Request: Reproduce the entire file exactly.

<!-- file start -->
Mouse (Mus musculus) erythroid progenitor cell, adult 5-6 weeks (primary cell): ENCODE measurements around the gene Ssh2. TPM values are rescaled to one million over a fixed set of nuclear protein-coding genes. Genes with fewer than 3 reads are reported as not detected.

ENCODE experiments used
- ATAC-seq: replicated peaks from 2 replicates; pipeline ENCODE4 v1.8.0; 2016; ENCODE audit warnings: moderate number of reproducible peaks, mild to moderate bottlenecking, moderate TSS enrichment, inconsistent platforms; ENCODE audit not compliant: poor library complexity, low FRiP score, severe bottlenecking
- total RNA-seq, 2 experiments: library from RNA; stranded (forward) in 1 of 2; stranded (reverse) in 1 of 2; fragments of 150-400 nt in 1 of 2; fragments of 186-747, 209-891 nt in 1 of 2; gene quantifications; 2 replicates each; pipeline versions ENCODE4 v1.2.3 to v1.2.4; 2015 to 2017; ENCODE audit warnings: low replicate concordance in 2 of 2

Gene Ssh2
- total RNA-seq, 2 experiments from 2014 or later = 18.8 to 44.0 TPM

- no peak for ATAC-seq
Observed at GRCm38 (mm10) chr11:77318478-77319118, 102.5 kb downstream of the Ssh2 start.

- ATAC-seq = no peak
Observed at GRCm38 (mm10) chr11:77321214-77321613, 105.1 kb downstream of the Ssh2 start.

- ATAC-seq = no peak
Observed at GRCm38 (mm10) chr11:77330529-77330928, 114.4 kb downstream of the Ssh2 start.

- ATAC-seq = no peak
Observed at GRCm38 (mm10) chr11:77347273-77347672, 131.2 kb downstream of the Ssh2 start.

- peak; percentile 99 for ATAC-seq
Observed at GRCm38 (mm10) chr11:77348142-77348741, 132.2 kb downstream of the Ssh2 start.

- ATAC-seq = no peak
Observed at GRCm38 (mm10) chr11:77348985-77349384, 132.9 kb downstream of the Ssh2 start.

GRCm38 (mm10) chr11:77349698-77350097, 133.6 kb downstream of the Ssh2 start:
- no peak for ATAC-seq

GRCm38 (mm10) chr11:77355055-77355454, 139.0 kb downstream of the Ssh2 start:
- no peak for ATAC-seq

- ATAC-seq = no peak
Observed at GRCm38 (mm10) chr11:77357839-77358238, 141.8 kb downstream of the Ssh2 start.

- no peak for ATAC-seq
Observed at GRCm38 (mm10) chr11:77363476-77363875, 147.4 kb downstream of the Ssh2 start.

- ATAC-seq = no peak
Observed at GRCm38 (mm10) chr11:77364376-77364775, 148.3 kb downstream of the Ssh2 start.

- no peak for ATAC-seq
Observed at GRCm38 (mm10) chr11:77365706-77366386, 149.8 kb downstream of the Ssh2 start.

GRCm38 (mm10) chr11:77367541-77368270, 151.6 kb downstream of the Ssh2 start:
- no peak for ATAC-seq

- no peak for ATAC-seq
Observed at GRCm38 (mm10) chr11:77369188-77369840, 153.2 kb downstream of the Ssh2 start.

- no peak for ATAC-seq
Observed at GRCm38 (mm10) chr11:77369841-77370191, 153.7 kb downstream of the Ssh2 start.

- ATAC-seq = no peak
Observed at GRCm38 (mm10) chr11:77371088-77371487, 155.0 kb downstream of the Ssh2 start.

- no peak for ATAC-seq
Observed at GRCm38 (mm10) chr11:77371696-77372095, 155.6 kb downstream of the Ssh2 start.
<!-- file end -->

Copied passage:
Mouse (Mus musculus) erythroid progenitor cell, adult 5-6 weeks (primary cell): ENCODE measurements around the gene Ssh2. TPM values are rescaled to one million over a fixed set of nuclear protein-coding genes. Genes with fewer than 3 reads are reported as not detected.

ENCODE experiments used
- ATAC-seq: replicated peaks from 2 replicates; pipeline ENCODE4 v1.8.0; 2016; ENCODE audit warnings: moderate number of reproducible peaks, mild to moderate bottlenecking, moderate TSS enrichment, inconsistent platforms; ENCODE audit not compliant: poor library complexity, low FRiP score, severe bottlenecking
- total RNA-seq, 2 experiments: library from RNA; stranded (forward) in 1 of 2; stranded (reverse) in 1 of 2; fragments of 150-400 nt in 1 of 2; fragments of 186-747, 209-891 nt in 1 of 2; gene quantifications; 2 replicates each; pipeline versions ENCODE4 v1.2.3 to v1.2.4; 2015 to 2017; ENCODE audit warnings: low replicate concordance in 2 of 2

Gene Ssh2
- total RNA-seq, 2 experiments from 2014 or later = 18.8 to 44.0 TPM

- no peak for ATAC-seq
Observed at GRCm38 (mm10) chr11:77318478-77319118, 102.5 kb downstream of the Ssh2 start.

- ATAC-seq = no peak
Observed at GRCm38 (mm10) chr11:77321214-77321613, 105.1 kb downstream of the Ssh2 start.

- ATAC-seq = no peak
Observed at GRCm38 (mm10) chr11:77330529-77330928, 114.4 kb downstream of the Ssh2 start.

- ATAC-seq = no peak
Observed at GRCm38 (mm10) chr11:77347273-77347672, 131.2 kb downstream of the Ssh2 start.

- peak; percentile 99 for ATAC-seq
Observed at GRCm38 (mm10) chr11:77348142-77348741, 132.2 kb downstream of the Ssh2 start.

- ATAC-seq = no peak
Observed at GRCm38 (mm10) chr11:77348985-77349384, 132.9 kb downstream of the Ssh2 start.

GRCm38 (mm10) chr11:77349698-77350097, 133.6 kb downstream of the Ssh2 start:
- no peak for ATAC-seq

GRCm38 (mm10) chr11:77355055-77355454, 139.0 kb downstream of the Ssh2 start:
- no peak for ATAC-seq

- ATAC-seq = no peak
Observed at GRCm38 (mm10) chr11:77357839-77358238, 141.8 kb downstream of the Ssh2 start.

- no peak for ATAC-seq
Observed at GRCm38 (mm10) chr11:77363476-77363875, 147.4 kb downstream of the Ssh2 start.

- ATAC-seq = no peak
Observed at GRCm38 (mm10) chr11:77364376-77364775, 148.3 kb downstream of the Ssh2 start.

- no peak for ATAC-seq
Observed at GRCm38 (mm10) chr11:77365706-77366386, 149.8 kb downstream of the Ssh2 start.

GRCm38 (mm10) chr11:77367541-77368270, 151.6 kb downstream of the Ssh2 start:
- no peak for ATAC-seq

- no peak for ATAC-seq
Observed at GRCm38 (mm10) chr11:77369188-77369840, 153.2 kb downstream of the Ssh2 start.

- no peak for ATAC-seq
Observed at GRCm38 (mm10) chr11:77369841-77370191, 153.7 kb downstream of the Ssh2 start.

- ATAC-seq = no peak
Observed at GRCm38 (mm10) chr11:77371088-77371487, 155.0 kb downstream of the Ssh2 start.

- no peak for ATAC-seq
Observed at GRCm38 (mm10) chr11:77371696-77372095, 155.6 kb downstream of the Ssh2 start.